After aligning the query, if the similarity ratio is above the given threshold, similar to IncrementalPartialAlign, we conclude that there is no deletion in this query and terminate the algorithm. Otherwise, in contrast to the IncrementalPartialAlign, we divide the query pattern into two equal length parts: first half is called the former part and the second half is called the latter part of the query as before. In other words, let 𝑙query be the total length of the query; we start with a former part and a latter part of length 𝑙query/2.

Then, we align both parts separately and get two similarity ratios to compare with the given similarity ratio threshold. If both of them are above the threshold, we assume that deletion position is found and terminate the algorithm with the current former and latter parts as the output.

If only one of the similarity ratios is greater than the threshold, we lengthen the part with the bigger similarity ratio (and thus shorten the other one) by𝑙𝑘=query2𝑖+1,(2) where 𝑖 is the number of the current iteration (the algorithm starts 𝑖 with an initial value of 1 and increments it until both ratios go above the threshold; see Algorithm 2).

Algorithm 2: BinaryPartialAlign pseudocode.

To demonstrate the alignment procedure of BinaryPartialAlign, we used the same query pattern as in demonstration of the classical SW and IncrementalPartialAlign methods. BinaryPartialAlign correctly found the deletion at position 27 with an EDPE of 0 (see Figure 3).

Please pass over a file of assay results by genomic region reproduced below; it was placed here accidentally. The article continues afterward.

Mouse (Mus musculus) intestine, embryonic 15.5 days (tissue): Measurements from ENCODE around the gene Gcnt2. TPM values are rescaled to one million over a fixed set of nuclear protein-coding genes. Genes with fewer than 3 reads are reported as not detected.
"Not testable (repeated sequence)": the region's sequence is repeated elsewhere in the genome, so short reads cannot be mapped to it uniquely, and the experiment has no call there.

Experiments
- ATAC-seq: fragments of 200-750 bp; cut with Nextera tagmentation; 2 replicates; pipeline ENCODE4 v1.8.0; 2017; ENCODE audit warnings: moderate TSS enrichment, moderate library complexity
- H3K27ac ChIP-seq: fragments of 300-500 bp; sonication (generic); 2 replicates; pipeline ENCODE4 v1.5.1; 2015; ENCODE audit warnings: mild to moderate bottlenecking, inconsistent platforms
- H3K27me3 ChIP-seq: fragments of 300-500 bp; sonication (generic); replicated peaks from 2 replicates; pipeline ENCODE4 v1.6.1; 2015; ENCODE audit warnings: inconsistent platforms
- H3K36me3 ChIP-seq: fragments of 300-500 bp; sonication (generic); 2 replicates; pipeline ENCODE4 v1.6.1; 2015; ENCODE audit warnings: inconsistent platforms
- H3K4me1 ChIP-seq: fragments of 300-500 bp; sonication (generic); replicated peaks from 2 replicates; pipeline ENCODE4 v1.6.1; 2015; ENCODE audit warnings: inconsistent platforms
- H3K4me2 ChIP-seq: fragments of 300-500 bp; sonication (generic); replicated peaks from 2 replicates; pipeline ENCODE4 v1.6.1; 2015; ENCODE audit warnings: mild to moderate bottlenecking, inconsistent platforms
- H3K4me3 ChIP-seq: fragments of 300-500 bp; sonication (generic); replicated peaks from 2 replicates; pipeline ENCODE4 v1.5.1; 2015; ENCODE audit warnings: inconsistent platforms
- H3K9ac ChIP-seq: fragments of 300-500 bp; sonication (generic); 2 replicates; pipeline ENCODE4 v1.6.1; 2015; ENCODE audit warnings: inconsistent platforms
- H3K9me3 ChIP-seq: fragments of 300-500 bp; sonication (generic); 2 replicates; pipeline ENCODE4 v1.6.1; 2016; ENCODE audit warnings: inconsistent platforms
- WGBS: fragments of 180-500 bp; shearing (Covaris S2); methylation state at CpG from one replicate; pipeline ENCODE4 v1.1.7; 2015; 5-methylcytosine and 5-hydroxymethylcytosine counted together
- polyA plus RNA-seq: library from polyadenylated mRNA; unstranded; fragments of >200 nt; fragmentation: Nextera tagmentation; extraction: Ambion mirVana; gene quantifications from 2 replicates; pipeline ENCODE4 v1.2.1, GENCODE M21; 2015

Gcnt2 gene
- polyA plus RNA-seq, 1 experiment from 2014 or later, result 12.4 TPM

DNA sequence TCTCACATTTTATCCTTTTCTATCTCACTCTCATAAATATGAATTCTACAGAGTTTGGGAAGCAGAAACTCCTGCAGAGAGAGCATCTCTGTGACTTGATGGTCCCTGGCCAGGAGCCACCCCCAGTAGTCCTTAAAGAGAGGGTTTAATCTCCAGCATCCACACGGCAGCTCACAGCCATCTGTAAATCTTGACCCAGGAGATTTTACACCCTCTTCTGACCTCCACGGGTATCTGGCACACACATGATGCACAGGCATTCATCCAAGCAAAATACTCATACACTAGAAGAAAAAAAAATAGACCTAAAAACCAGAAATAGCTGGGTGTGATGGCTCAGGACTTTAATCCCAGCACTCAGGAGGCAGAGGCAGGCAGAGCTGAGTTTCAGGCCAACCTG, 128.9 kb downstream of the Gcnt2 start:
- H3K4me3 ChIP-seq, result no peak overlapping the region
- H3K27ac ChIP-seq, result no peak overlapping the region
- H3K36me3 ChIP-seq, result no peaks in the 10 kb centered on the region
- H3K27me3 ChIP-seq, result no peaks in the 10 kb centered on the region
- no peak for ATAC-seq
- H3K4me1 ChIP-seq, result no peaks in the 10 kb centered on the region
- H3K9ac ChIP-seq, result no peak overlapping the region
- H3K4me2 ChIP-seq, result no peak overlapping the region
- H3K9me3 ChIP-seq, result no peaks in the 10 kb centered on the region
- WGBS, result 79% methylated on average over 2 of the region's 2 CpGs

The steps taken by the algorithm can be outlined as follows. Firstly, the query is split into two subsequences with lengths 20 and 20 (former and latter parts, resp.). Then, we increase the length of the former part as its similarity ratio is above the threshold and it is below for the latter part. We obtain 30–10 splits this time. Then, the former part has a similarity ratio below the threshold, which means that the latter part is lengthened. Thus, we obtain 25–15 splits. Then procedure is iterated similarly and stops at 27–13 splits, a perfect partial alignment with EDPE = 0.

When we aligned the query pattern with IncrementalPartialAlign, the alignment time was 187 msecs, which improves to 109 msecs with BinaryPartialAlign. If the query pattern is long and a large deletion occurred towards the end of the query, the alignment would take much more time with IncrementalPartialAlign; however, the BinaryPartialAlign method is not badly affected by neither the position of deletion or the length of the query as it is an O(log2𝑛) algorithm.

5. Simulation Results

In order to test and compare these three alignment techniques, the classical SW, IncrementalPartialAlign, and BinaryPartialAlign were implemented in Java language using the JAligner package [16]. These executables are made publicly available on the site